The next step is to encourage “employee branding” and the social responsibility of employees towards their environment. The employees will be also graded upon their “civil work” activities using the new skills they have learnt from each other, to show how employees should have an impact on the society.
Benefits of The Shared Development Model:
- According to the contemporary global economic crisis which includes financial and ecological crises, many expenses have been cutoff in organizations. One of these expenses is the “training budget”. Employees suffer lack or development, and HR people on the other hand suffer from losing best talents.
- The model allows employees to train one another, in exchange of learning from one another. This saves from the training budget and allows the organization to completely utilize its human capital.
- When a human being learns something new, he/she feel a unique kind of happiness, same goes when a person teaches something, he/she will feel that they are important and are capable to give. Employee Happiness is one of the important HR trends nowadays, so through this model HR people will encourage leadership across all employees and each will witness the two types of achievements of continuously learning and continuously teaching at the same time, and across the year.
- The employee will learn countless skills that are both; relevant and irrelevant to his/her career. This will assist the HR department and the employee if there will be any career shifting or job rotation. This will also assist the employee to be prepared for a managerial position, and will assist any manager to understand the employee’s interests all over the organization.
- This model will also connect different generations together and will absolutely diminish any sort of stereotyping on the different generations. This will give a voice to Generation Y “the Millennials”, as an example a junior employee in a department can have strength in a certain skill while a senior employee in another department can have the same skill as a weakness, in this case the junior employee will mentor the senior employee.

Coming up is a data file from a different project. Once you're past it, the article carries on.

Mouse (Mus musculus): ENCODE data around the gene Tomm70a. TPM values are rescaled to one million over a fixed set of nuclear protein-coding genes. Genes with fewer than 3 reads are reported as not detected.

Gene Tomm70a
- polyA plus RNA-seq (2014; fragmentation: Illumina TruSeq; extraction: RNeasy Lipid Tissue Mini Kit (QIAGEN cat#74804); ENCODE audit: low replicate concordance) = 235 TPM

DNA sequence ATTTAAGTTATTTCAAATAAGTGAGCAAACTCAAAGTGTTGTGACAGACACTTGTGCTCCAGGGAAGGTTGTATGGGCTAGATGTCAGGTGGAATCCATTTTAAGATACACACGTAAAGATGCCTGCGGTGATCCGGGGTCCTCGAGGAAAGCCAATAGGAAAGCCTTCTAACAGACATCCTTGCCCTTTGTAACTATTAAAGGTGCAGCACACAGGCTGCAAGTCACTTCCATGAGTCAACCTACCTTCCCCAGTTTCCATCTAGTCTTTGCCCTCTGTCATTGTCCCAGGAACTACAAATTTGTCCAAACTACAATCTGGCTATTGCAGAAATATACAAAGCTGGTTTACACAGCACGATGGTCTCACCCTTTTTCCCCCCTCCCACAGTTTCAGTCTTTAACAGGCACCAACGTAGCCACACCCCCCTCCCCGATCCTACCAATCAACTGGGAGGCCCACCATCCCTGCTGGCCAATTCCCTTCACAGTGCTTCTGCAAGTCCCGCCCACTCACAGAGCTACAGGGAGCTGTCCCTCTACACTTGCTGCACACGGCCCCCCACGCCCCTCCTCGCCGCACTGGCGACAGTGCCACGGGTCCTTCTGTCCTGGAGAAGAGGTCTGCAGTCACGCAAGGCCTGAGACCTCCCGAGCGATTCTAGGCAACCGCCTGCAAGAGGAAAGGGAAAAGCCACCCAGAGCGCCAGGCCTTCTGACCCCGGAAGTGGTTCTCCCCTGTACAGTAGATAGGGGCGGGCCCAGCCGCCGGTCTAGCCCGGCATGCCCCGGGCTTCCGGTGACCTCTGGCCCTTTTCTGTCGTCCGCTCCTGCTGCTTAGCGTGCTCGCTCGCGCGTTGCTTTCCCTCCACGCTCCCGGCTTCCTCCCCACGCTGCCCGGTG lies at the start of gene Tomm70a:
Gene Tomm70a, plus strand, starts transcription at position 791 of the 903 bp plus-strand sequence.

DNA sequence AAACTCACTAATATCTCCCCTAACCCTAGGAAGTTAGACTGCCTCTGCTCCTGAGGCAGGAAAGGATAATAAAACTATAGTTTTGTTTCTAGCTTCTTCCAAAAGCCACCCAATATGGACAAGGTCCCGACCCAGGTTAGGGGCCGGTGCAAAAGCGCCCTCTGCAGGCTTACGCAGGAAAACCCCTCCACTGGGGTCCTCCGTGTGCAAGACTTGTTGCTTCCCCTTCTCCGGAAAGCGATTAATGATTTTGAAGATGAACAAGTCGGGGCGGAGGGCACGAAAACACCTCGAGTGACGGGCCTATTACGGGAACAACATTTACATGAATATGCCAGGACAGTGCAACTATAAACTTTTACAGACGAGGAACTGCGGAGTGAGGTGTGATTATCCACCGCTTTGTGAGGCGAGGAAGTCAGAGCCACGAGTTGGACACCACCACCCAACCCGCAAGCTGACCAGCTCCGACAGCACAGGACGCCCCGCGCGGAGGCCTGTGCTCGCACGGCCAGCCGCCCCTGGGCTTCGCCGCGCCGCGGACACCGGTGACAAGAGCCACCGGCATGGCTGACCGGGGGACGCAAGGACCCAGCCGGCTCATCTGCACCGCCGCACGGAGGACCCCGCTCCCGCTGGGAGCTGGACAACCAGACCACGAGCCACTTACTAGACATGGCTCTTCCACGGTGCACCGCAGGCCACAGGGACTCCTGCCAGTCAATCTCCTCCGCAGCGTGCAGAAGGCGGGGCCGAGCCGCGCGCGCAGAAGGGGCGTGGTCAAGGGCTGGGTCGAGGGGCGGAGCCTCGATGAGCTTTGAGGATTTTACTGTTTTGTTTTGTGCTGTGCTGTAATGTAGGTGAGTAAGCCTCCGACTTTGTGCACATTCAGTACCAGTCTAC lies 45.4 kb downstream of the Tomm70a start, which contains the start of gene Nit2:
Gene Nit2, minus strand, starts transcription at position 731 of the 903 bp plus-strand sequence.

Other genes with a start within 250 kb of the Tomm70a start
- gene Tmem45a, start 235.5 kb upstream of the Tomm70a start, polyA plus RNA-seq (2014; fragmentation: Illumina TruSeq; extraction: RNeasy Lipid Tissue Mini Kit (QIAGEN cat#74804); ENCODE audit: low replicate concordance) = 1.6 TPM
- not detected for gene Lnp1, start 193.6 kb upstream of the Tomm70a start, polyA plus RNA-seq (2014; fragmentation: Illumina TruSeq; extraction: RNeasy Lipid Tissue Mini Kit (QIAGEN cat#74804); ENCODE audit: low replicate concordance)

- This model will also work on enhancing “employee engagement” as it will connect employees from different departments and establish a new relationship between them. When someone teaches a skill to another, this creates loyalty, so imagine the amount of loyalty created across the organization. This will indeed as well empower the organizational culture, and will encourage creativity.
- Regarding “Employee Retention”, usually HR professionals face a problem that employees start finding jobs in other organizations even after their own organization has invested a lot of money into training them. HR people view these people as lost assets, and they keep wondering why they left even after their company invested so much money into developing them! The answer to this question is: when the employees realize that they are treated as assets, not as human beings, they tend to lose loyalty. In the Shared Development Model we treat employees as human beings when it comes to development, because we as HR people tend to develop their professional and personal talents.